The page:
Grimm

You Have Been Watch­ing…

SFX: The Sci-Fi and Fantasy Magazine - - View Screen -

Less Grimm now, more Su­per­nat­u­ral…

Grimm “Blimey, is that still go­ing?” shows. Yes it is, and its US rat­ings are healthy if not spec­tac­u­lar. And it’s still pretty much the same as it was when we all tuned in for the pre­miere and thought, “Not much point in­vest­ing time in this one… It’s got ‘ Axe Me’ writ­ten all over it.’”

So, yes, it’s still a mon­ster- of- the- week show with a mythol­ogy- based arc story and a huge dol­lop of do­mes­tic melo­drama. It still has some of the sil­li­est – and shod­di­est – look­ing crea­ture ef­fects on TV that make it look like a lav­ish pro­duc­tion of Toad Of Toad Hall. Th­ese mon­sters – We­sen – still live among us in hu­man form, and can only be seen by a “Grimm” – though only some­times by him and

is one of those

some­times ( un­der stress or when they al­low it or when it’s handy to the plot) by all hu­mans. The rules still don’t make sense. Nick Burkhardt is still a cop and a Grimm, and David Gi­un­toli – who plays him – still has the ex­pres­sion of man who only half un­der­stands the dia­logue he’s given.

In sea­son four, some things have changed but not much – all the changes are familiar tele­fan­tasy de­vel­op­ments. More peo­ple know Nick’s se­cret. Par­ents are be­ing in­tro­duced all over the place. More char­ac­ters with the same “man­tle” as the lead char­ac­ter are ap­pear­ing. Sea­son four starts with Burkhardt pow­er­less

bonus fea­tures

Best Gag In The Mak­ing: Ep seven, “The Grimm Who Stole Christ­mas”, has this ex­change be­tween Renard and Nick: “I don’t want my mother to kill your mother.” “And I don’t want my mother to kill your mother.” Quite how that didn’t de­scend into a se­ries of “Your mum is so evil…” gags we’ll never know.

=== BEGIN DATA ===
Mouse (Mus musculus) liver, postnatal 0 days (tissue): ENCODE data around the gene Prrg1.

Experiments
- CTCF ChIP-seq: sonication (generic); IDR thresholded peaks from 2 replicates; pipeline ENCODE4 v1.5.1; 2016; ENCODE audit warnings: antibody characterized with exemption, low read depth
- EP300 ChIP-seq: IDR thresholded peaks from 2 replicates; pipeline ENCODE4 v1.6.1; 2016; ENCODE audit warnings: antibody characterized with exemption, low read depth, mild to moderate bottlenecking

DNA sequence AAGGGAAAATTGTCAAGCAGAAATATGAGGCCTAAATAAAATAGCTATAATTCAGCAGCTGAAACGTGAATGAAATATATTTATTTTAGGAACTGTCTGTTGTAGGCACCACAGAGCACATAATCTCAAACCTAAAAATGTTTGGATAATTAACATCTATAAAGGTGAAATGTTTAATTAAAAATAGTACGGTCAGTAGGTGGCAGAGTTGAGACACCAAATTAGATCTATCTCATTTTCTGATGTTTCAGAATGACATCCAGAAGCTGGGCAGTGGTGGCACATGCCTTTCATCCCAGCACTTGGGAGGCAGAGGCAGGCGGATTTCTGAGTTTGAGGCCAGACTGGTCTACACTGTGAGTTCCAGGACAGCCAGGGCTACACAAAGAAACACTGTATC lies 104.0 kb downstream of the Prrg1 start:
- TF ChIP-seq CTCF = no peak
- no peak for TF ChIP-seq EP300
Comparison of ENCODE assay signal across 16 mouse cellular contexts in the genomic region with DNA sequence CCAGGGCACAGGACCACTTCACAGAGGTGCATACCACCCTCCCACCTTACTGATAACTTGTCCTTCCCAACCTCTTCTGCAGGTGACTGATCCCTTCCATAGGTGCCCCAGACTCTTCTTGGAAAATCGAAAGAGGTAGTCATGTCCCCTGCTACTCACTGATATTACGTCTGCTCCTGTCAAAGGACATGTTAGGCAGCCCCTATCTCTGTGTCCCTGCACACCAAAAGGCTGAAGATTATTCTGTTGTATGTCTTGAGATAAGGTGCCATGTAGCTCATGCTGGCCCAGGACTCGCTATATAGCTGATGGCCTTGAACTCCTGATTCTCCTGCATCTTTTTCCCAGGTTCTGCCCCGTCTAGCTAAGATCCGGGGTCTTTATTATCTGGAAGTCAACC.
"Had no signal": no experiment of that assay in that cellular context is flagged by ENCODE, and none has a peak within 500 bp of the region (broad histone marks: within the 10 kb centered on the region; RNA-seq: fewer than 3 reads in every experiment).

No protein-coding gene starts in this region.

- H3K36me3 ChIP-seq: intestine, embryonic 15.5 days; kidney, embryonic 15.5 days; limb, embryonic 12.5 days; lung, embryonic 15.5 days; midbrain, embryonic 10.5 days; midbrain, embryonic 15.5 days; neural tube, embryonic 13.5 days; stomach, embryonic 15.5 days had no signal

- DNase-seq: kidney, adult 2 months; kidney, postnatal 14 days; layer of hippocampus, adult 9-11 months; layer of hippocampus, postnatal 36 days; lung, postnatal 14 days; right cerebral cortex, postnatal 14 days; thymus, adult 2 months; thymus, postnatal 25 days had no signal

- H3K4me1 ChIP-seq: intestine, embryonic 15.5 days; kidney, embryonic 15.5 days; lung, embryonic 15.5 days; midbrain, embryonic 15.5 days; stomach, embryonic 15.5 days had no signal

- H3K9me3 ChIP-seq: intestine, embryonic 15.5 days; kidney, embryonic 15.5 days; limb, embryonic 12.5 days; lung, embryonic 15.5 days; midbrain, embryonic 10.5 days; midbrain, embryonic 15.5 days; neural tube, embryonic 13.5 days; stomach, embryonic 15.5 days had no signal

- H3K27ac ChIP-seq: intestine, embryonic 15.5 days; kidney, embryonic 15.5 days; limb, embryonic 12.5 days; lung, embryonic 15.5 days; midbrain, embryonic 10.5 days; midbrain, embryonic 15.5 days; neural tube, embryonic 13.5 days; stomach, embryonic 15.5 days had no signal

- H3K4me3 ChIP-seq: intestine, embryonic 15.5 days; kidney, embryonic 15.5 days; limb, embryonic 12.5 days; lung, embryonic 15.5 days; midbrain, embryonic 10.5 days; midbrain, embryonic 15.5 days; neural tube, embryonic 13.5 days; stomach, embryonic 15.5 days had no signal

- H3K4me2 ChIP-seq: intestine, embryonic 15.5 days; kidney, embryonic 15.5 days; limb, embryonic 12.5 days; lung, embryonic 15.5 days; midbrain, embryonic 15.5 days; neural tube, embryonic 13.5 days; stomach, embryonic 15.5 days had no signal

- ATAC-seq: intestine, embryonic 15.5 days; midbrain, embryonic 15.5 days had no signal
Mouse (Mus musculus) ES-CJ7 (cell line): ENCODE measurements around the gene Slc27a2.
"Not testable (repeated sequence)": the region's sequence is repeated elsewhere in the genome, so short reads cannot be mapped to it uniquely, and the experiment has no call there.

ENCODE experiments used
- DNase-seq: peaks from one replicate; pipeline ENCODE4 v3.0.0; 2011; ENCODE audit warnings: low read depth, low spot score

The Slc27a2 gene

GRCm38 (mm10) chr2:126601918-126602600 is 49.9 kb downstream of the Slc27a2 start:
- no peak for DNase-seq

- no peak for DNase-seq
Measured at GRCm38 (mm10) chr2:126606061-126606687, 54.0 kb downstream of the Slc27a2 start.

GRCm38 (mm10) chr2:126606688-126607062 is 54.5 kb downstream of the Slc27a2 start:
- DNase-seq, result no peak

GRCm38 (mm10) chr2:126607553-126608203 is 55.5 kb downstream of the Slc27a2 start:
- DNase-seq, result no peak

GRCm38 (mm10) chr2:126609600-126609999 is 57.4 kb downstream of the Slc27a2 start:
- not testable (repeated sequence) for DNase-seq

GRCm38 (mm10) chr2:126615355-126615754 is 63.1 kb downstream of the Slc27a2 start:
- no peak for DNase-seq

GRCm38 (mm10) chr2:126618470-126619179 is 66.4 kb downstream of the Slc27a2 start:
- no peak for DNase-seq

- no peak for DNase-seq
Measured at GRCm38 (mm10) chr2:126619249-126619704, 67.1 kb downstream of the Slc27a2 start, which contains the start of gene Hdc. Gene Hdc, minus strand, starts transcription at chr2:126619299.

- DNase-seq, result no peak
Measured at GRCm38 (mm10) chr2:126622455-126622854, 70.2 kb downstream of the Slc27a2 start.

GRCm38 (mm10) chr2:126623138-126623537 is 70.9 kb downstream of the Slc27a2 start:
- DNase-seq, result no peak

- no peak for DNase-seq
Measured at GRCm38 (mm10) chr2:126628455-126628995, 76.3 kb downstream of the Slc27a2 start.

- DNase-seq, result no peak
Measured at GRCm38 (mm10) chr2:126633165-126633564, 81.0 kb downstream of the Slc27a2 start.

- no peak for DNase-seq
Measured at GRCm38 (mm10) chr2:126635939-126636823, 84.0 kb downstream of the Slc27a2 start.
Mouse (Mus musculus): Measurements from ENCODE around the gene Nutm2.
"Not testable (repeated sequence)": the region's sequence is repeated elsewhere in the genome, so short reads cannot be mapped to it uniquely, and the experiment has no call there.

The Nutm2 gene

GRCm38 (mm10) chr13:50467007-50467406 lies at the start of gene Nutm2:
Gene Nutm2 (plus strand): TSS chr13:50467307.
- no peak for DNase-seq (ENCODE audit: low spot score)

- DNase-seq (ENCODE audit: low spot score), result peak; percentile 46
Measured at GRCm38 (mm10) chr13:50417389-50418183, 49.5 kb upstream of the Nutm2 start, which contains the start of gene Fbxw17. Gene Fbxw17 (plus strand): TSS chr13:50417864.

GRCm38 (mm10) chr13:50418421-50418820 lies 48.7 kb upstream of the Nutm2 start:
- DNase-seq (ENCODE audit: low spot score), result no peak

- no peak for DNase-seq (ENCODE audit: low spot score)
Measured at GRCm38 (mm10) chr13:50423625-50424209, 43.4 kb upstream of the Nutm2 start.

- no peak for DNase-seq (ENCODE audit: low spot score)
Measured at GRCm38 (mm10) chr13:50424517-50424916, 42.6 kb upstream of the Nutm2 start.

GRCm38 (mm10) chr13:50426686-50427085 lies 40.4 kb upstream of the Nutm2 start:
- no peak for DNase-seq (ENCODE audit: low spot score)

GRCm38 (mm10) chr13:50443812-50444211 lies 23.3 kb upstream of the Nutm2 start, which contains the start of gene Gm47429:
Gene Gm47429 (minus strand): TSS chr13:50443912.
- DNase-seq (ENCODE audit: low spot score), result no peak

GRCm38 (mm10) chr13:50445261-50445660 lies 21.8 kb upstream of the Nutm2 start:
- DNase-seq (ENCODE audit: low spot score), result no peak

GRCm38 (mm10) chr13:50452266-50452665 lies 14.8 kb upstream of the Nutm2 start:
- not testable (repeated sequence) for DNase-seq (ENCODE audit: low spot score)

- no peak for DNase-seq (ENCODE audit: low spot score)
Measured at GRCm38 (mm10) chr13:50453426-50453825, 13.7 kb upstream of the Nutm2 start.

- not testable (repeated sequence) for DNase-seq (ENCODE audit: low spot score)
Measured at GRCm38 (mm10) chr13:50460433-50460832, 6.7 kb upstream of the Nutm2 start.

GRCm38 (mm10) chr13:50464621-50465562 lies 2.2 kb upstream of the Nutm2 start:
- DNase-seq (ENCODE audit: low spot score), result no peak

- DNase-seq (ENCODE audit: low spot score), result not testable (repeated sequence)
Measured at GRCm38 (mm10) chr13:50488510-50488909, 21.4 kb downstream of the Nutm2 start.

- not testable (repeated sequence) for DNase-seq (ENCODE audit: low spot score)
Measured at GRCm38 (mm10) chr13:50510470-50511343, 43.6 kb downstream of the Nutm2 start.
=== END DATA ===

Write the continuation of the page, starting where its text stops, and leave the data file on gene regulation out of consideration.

In- Joke: Two con­sec­u­tive episodes fea­ture hos­pi­tal rooms that have the same num­ber as the episode’s pro­duc­tion code: 404 and 405.

Best Line: El­iz­a­beth ( when Nick dis­cov­ers that to re­gain his Grimm pow­ers he needs to have sex with his wife while she’s been mag­i­cally al­tered to look like Adalind): “I would sug­gest a very dark room.” and tu­tor­ing a new young Grimm. She’s ac­tu­ally a great char­ac­ter, but don’t get too fond of her…

And now that the show has ap­par­ently run out of cred­i­ble an­i­mals to We­sen- ise ( clearly Ar­madillo Man and Naked Mole Rat Man are too silly even for this show) it’s shame­lessly go­ing down the Su­per­nat­u­ral ur­ban myth route with Golem and Chu­pacabras. There’s also a won­der­fully bonkers sub­plot in the early episodes of the sea­son with evil We­sen Adalind sub­jected to Wes Craven’s take on Alice In Won­der­land. There are some lovely macabre touches here that the show should use more of­ten.

So how has a show that’s lit­tle more than a smor­gas­bord of clichés sur­vived so long and de­vel­oped such a loyal fol­low­ing? Per­haps be­cause it doesn’t ac­tu­ally care that it’s a smor­gas­bord of clichés. It just does what it does ef­fi­ciently. Although the mon­sters are laugh­ably poor, the rest of the pro­duc­tion val­ues are high, the act­ing is solid, the char­ac­ters are like­able. Sea­son four is not go­ing to make any new con­verts, but nei­ther is it go­ing to alien­ate cur­rent fans. Dave Golder

SFX’s Twit­ter and Face­book fol­low­ers spout on the Marvel show’s sec­ond sea­son [ MI­NOR SPOIL­ERS]

Is that David Gi­un­toli’s “where was I?” face?

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